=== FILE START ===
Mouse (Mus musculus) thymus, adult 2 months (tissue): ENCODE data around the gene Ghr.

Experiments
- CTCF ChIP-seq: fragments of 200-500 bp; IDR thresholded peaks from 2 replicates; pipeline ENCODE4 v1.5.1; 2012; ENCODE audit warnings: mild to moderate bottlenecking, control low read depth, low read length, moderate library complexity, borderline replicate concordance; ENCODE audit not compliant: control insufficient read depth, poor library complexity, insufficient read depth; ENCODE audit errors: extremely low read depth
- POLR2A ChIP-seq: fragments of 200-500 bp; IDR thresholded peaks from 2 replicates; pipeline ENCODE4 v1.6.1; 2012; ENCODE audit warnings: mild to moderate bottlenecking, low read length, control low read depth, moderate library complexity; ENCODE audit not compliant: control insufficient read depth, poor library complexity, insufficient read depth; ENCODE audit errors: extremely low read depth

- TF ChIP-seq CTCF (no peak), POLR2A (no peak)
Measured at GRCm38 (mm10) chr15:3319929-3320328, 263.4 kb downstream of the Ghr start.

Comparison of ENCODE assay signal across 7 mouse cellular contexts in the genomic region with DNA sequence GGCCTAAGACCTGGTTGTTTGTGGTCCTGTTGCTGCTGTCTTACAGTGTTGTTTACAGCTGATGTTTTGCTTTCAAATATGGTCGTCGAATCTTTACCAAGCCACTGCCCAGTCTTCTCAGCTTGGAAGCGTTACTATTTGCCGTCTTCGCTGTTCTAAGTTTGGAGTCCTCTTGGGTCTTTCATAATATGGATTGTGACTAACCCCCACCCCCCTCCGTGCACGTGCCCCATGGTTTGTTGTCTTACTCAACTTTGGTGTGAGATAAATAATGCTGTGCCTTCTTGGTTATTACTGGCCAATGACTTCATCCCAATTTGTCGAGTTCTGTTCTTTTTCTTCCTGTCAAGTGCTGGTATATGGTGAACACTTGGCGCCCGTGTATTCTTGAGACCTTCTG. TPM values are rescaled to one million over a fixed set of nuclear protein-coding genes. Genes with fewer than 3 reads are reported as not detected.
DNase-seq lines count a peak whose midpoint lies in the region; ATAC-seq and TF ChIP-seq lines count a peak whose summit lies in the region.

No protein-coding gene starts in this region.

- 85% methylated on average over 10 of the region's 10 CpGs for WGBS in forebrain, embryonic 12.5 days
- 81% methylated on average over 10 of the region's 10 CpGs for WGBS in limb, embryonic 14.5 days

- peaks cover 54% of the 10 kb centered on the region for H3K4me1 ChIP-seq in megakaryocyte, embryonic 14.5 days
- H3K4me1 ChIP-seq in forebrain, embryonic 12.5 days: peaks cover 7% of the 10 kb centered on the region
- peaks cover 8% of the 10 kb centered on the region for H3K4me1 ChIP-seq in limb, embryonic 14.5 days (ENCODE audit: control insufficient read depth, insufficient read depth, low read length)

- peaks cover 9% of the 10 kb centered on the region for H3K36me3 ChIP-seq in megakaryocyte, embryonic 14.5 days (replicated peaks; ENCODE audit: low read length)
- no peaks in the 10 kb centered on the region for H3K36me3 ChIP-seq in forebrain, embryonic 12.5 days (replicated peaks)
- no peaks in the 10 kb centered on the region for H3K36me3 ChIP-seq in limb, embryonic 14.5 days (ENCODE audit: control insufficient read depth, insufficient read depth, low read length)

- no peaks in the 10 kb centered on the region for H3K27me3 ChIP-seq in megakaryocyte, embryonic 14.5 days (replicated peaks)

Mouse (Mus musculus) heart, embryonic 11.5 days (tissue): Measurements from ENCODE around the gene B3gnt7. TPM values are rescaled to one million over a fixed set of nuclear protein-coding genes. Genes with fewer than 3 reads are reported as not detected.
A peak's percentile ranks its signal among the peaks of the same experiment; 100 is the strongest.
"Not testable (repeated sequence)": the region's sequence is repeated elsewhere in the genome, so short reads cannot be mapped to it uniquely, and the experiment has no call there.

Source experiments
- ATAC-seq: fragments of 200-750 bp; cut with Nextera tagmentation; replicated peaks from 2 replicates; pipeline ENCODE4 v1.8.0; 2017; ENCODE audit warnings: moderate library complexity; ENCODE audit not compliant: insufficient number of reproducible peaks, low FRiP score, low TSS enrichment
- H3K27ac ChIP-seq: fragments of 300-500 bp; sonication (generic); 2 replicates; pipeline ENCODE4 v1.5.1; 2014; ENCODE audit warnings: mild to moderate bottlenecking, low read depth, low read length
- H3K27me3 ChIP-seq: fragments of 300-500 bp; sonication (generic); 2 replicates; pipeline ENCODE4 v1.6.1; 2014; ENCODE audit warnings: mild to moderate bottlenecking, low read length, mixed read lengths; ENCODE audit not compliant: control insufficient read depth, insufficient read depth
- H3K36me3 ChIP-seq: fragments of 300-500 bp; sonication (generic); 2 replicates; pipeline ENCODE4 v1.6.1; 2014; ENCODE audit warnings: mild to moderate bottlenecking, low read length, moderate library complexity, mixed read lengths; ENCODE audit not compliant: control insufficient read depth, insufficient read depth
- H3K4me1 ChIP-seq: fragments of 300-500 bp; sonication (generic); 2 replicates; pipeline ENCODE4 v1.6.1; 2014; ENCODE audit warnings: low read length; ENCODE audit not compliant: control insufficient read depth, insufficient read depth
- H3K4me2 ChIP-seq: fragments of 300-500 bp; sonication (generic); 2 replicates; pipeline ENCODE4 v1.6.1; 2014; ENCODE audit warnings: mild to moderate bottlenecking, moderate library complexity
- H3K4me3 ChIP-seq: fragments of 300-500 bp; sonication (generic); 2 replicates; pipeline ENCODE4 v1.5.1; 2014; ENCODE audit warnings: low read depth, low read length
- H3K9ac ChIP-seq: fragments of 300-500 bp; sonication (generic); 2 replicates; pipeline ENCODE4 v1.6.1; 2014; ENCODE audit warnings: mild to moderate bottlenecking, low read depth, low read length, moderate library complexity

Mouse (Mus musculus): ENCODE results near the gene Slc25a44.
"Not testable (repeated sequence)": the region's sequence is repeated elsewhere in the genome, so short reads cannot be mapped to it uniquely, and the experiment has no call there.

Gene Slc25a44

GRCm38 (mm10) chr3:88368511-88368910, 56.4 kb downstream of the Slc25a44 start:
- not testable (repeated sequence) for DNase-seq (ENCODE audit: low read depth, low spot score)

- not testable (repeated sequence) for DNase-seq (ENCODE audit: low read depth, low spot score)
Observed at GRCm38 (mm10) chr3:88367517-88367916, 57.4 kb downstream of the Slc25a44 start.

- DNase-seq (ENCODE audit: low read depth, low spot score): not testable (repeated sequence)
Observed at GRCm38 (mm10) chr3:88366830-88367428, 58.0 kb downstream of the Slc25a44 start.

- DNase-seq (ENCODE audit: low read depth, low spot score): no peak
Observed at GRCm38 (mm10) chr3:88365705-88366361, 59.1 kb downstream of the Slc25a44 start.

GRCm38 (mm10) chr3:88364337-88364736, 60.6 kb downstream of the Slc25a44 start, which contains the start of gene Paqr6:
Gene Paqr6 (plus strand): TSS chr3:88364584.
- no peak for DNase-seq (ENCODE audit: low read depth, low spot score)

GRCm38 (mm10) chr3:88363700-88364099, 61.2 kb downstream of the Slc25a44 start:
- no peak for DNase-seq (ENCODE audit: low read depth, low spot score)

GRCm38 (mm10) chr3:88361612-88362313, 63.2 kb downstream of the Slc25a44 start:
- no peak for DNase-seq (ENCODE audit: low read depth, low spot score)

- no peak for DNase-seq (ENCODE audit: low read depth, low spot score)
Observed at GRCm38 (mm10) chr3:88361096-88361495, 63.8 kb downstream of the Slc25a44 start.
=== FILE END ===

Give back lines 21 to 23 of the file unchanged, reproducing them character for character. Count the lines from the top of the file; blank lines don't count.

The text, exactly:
"Not testable (repeated sequence)": the region's sequence is repeated elsewhere in the genome, so short reads cannot be mapped to it uniquely, and the experiment has no call there.

Source experiments
- ATAC-seq: fragments of 200-750 bp; cut with Nextera tagmentation; replicated peaks from 2 replicates; pipeline ENCODE4 v1.8.0; 2017; ENCODE audit warnings: moderate library complexity; ENCODE audit not compliant: insufficient number of reproducible peaks, low FRiP score, low TSS enrichment